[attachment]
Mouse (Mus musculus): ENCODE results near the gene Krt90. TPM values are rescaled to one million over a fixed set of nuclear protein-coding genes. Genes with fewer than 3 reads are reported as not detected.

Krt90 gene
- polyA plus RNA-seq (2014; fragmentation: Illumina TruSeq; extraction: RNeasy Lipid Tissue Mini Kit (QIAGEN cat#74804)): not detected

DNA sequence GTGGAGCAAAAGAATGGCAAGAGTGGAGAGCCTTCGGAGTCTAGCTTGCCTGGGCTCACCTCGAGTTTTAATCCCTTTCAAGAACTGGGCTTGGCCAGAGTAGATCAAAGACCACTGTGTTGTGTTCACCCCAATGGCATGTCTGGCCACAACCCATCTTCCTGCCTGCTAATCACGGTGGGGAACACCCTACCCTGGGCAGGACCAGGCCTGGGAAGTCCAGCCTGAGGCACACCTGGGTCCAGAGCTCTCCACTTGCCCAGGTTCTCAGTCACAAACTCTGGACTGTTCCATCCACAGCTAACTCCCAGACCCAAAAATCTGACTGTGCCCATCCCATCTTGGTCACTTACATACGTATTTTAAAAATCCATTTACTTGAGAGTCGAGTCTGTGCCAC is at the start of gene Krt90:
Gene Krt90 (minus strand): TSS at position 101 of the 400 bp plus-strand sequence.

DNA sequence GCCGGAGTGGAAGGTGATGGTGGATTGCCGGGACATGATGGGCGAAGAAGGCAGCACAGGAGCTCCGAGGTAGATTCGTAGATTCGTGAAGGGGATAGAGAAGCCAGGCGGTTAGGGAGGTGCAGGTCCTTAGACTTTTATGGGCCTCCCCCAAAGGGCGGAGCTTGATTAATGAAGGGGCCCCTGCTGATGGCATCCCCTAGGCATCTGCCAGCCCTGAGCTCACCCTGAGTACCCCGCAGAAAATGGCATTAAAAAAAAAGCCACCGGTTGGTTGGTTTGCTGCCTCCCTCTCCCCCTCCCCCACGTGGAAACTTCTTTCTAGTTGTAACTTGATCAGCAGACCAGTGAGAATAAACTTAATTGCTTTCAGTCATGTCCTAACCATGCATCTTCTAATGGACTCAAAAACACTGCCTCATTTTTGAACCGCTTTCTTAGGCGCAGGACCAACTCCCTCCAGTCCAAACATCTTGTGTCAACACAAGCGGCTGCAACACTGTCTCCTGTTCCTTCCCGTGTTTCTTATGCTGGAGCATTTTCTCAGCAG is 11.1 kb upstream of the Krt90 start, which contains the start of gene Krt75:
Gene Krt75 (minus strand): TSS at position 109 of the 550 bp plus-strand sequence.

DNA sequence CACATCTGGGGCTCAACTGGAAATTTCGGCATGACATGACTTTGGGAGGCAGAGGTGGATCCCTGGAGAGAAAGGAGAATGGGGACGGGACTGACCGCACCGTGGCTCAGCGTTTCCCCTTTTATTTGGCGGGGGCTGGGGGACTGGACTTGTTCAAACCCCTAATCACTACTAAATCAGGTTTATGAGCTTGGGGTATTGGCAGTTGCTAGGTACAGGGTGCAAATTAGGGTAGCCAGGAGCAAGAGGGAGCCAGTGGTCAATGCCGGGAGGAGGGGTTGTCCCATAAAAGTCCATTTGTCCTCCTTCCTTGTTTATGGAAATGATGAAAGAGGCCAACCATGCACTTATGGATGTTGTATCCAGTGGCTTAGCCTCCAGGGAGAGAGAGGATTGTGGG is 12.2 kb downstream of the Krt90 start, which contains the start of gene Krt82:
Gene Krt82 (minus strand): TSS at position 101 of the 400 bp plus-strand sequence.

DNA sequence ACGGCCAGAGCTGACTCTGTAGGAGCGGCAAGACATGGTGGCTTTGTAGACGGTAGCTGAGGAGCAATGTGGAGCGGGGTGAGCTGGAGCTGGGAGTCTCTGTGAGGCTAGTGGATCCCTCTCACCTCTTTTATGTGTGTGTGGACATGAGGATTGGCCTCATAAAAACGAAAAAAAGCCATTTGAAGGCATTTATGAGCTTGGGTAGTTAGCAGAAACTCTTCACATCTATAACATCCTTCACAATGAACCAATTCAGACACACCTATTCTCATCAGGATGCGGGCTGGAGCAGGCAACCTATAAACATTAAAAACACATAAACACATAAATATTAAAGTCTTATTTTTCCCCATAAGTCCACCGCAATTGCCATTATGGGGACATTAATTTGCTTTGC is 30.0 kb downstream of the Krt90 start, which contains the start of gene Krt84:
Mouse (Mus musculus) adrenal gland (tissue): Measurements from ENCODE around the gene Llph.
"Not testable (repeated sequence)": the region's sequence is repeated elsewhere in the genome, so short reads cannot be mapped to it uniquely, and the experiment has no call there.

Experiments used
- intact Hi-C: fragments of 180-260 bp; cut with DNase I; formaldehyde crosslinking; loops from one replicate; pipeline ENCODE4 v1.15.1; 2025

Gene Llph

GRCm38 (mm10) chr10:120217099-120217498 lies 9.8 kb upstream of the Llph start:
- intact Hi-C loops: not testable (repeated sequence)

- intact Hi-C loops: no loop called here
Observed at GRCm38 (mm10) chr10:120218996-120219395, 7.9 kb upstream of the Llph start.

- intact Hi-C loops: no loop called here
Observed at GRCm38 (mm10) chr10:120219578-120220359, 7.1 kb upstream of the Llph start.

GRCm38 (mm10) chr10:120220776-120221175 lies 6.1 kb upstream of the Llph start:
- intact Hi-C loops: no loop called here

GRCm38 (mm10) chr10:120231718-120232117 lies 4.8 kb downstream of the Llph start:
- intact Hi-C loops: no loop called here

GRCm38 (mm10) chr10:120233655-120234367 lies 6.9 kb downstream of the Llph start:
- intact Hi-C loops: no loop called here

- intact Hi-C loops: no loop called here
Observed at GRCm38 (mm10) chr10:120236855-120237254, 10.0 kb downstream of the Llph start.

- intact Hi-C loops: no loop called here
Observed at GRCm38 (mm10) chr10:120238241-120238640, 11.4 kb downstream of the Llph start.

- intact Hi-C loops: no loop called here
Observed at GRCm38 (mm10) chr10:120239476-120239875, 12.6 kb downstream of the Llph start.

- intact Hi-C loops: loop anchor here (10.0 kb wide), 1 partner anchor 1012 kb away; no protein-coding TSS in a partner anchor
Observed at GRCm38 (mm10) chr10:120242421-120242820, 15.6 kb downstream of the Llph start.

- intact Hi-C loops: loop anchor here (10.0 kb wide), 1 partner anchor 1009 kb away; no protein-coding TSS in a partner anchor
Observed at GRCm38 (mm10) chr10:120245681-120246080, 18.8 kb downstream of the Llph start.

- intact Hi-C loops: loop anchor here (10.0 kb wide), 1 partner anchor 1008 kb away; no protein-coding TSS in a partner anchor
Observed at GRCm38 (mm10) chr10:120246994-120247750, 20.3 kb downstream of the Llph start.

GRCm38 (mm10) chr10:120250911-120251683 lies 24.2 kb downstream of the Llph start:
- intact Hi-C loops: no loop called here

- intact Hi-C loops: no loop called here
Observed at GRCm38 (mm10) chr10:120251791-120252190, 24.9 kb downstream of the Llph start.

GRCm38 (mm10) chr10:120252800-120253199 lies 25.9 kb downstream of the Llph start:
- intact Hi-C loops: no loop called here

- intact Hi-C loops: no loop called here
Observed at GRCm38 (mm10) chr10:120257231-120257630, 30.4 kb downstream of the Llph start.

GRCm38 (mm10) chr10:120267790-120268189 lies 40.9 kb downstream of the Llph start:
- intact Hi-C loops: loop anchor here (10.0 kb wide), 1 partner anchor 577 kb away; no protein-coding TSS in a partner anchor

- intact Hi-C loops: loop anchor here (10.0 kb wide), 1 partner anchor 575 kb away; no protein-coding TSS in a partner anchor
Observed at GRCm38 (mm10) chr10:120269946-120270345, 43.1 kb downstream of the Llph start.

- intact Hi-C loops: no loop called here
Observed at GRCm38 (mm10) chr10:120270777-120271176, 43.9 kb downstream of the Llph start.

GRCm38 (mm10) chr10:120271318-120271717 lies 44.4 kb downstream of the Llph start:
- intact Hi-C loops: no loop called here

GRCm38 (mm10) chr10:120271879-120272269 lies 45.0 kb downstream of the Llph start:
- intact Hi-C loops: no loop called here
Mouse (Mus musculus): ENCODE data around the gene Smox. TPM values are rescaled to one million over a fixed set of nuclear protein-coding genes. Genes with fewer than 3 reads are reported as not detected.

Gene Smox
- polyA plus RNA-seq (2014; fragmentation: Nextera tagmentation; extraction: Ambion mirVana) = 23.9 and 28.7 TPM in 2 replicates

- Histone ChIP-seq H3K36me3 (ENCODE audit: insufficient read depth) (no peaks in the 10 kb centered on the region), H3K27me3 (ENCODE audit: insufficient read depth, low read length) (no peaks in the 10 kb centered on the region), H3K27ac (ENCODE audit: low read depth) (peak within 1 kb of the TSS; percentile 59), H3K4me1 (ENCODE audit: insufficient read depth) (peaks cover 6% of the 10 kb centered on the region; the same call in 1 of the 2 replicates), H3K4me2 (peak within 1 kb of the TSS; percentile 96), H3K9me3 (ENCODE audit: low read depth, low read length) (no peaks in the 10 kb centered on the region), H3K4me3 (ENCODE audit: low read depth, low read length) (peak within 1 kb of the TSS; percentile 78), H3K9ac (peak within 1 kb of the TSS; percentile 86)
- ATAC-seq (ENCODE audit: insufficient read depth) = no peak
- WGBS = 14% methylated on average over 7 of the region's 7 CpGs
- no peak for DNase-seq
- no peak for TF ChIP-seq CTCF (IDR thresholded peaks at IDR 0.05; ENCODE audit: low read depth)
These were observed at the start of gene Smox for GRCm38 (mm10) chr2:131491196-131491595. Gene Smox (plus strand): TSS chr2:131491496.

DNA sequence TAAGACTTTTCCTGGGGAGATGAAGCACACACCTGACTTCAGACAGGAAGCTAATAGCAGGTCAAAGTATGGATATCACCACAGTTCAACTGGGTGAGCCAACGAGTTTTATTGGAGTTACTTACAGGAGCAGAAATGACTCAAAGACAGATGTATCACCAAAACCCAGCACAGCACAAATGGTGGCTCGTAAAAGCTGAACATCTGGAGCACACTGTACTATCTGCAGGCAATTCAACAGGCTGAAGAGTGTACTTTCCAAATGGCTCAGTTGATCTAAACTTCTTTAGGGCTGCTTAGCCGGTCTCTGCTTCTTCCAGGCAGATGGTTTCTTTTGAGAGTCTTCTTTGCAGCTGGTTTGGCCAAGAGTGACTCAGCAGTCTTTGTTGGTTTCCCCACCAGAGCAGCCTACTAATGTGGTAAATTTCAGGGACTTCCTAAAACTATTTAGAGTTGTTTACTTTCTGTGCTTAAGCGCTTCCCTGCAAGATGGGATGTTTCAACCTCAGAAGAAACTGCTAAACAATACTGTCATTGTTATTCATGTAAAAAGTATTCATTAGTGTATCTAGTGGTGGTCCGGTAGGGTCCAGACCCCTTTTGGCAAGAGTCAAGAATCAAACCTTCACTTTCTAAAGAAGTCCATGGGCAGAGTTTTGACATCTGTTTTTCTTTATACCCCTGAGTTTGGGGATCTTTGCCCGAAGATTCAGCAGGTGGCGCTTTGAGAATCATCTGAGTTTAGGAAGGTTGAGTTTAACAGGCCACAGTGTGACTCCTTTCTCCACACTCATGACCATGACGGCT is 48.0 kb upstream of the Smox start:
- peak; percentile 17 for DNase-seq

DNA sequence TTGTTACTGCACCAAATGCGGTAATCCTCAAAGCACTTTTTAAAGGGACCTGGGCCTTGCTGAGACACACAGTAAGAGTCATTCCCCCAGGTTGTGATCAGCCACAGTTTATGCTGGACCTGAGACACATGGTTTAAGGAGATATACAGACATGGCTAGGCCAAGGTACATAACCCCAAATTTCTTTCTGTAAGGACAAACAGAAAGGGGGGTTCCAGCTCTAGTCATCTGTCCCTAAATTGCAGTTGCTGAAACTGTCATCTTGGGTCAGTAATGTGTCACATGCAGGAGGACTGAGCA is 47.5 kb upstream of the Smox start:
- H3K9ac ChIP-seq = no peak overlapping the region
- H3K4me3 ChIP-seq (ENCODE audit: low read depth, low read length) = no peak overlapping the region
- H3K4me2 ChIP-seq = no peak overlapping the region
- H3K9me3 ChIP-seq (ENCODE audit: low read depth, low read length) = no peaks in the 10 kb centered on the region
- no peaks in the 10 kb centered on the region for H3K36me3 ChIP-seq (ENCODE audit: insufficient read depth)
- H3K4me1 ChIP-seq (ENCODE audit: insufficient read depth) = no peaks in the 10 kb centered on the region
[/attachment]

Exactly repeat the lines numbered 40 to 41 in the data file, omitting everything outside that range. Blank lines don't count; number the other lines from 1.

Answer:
GRCm38 (mm10) chr10:120250911-120251683 lies 24.2 kb downstream of the Llph start:
- intact Hi-C loops: no loop called here